Now, I’m not a President. I’m just a citizen. But as a citizen, I’m asking you, as graduates of this global institution, to seize those responsibilities gladly. I’m asking you to fully embrace your role in the next vital chapter of our history. I’m asking you to play your part.

And from what I’ve seen from your class, I have no doubt that you will. Look, we believe in you so deeply. So, your new challenge begins now –- and it’s one that doesn’t end after 100,000 hours.

Students from George Washington University celebrate during their commencement ceremony on the National Mall in Washington, D.C., May 16, 2010. (Official White House Photo by Samantha Appleton)

Sadly, as hopeful a day as it was for the thousands of George Washington students, the commencement began with a moment of silence for student Taylor Hubbard who died tragically the day before.  Read George Washington University President Steven Knapp’s statement at the University website.

Looking for more stories on the First Lady? Check out our brand new section: FLOTUS: All Things Michelle Obama

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President Obama Speaks at Hampton University Commencement

AP~President Barack Obama, addressing graduates at historically black Hampton University on Sunday, said that it is the responsibility of all Americans to offer every child the type of education that will make them competitive in an economy in which just a high school diploma is no longer enough.

Obama told the nearly 1,100 graduates assembled in the university’s sun-splashed Armstrong Stadium that they have the added responsibility of being role models and mentors in their communities.

Clad in a blue gown, Obama recalled the university’s humble beginning in September 1861 as a school for escaped slaves who sought asylum after fleeing nearby plantations in the Confederate South. Obama said the founders recognized that, with the right education, such barriers as inequality would not persist for long.

“They recognized, as Frederick Douglass once put it, that ‘education means emancipation.’ They recognized that education is how America and its people might fulfill our promise,” said Obama, the first black U.S. president.

Drawing parallels to current challenges, Obama noted that Hampton’s graduates are leaving school as the economy rebounds from its worst downturn since the 1930s, and with the U.S. at war in Afghanistan and Iraq.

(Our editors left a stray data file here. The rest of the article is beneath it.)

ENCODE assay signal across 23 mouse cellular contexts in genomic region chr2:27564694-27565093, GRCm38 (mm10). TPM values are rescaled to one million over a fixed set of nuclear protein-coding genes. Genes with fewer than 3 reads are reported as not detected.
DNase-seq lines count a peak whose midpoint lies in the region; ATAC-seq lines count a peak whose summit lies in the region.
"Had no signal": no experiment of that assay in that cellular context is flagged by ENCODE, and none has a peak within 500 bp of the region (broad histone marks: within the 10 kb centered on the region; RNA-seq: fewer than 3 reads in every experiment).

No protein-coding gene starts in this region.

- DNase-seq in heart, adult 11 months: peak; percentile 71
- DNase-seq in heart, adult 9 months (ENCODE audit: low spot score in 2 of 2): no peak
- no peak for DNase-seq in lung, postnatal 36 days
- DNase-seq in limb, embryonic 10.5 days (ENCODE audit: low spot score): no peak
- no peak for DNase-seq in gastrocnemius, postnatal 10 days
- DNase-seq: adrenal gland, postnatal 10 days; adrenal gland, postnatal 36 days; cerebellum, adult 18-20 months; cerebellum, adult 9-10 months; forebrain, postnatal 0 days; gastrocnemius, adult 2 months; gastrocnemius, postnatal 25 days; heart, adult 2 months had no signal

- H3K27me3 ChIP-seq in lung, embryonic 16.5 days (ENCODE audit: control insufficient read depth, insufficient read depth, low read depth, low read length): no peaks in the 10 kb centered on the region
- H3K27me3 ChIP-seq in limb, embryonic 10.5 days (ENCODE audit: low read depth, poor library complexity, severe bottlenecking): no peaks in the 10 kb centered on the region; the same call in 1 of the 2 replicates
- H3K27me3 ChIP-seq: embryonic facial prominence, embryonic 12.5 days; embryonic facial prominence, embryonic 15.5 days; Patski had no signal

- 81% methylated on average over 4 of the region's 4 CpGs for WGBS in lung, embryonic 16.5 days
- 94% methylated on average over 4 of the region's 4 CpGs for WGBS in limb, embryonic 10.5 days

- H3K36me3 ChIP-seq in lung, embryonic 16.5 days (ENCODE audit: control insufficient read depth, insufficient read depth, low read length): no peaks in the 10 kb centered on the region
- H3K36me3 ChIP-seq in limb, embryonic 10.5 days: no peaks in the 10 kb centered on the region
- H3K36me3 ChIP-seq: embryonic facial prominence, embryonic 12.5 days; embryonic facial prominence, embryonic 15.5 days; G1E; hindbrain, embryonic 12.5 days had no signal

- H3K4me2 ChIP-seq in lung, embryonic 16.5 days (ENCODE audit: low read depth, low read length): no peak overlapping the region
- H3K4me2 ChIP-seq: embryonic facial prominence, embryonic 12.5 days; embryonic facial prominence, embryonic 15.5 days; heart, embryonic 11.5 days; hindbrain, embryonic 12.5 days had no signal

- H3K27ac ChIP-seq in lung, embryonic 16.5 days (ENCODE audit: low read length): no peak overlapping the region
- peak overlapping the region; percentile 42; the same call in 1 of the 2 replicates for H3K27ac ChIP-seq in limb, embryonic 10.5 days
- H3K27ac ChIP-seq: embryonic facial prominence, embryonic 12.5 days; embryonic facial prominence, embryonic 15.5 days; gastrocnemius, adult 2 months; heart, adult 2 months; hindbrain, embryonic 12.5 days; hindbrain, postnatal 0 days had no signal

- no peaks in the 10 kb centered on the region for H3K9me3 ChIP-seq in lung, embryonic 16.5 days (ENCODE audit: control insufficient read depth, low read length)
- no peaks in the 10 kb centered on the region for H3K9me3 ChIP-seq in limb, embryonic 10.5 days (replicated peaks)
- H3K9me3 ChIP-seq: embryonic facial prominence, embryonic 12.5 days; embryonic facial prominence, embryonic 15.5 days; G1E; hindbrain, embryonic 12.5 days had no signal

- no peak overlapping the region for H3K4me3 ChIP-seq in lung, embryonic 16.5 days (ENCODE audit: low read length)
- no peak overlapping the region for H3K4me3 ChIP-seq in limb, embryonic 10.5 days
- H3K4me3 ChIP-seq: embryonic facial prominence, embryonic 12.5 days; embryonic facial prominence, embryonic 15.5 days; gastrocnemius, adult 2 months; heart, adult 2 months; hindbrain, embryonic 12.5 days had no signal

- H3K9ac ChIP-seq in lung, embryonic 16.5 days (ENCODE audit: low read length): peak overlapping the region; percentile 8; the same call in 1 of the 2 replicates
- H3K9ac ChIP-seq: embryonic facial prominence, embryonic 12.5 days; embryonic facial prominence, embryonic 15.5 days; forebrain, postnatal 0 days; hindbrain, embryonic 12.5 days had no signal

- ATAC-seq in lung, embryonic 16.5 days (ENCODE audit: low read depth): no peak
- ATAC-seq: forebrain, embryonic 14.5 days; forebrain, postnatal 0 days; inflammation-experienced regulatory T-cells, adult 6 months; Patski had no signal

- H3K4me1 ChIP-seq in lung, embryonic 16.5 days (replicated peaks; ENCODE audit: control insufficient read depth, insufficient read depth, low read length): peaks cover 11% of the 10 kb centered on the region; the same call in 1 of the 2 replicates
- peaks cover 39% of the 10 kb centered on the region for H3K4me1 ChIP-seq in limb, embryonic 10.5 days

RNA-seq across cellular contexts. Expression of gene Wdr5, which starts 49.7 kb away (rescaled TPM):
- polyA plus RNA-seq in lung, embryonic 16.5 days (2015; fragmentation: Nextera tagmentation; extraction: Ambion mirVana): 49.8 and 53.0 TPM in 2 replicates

Obama said education can help them manage the uncertainties of a 21st century economy.

For much of the last century, a high school diploma “was a ticket to a solid middle-class life,” he said. But no more, as jobs today often require at least a bachelor’s degree – or higher. To that end, Obama is pouring tens of billions of dollars into K-12 and higher education with an eye on raising standards and building the future workforce.

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First Lady Michelle Obama to Speak at University of Arkansas at Pine Bluff 2010 Commencement

Posted by: Audiegrl

First Lady Michelle Obama will be the keynote speaker for the University of Arkansas at Pine Bluff’s (UAPB) 2010 Spring Commencement exercise on Saturday, May 8 at 3 p.m. The university announced today that the event will be broadcast live on UAPB Channel 24 and streamed online via www.uapb.edu.

History of the University

The University of Arkansas at Pine Bluff (UAPB) is a historically Black university located in Pine Bluff, Arkansas. Founded in 1873, it is the oldest HBCU and the second oldest public institution in the state in Arkansas (after the University of Arkansas).

The University of Arkansas at Pine Bluff, was founded in 1873 as the Branch Normal College; it was nominally part of the “normal” (education) department of Arkansas Industrial University, later the University of Arkansas, but was operated separately due to segregation. It later became a land-grant college under the 1890 amendments to Morrill Land-Grant Colleges Act, which required states which did not open their land-grant university to all races to establish a separate land-grant university for each race. The school severed its ties with the University of Arkansas and became Arkansas Agricultural, Mechanical & Normal (AM&N) College in 1927; it moved to its current campus location in 1929. The school re-joined what is now the University of Arkansas System in 1972, this time as a full-fledged campus, gaining its current name and university status in the process.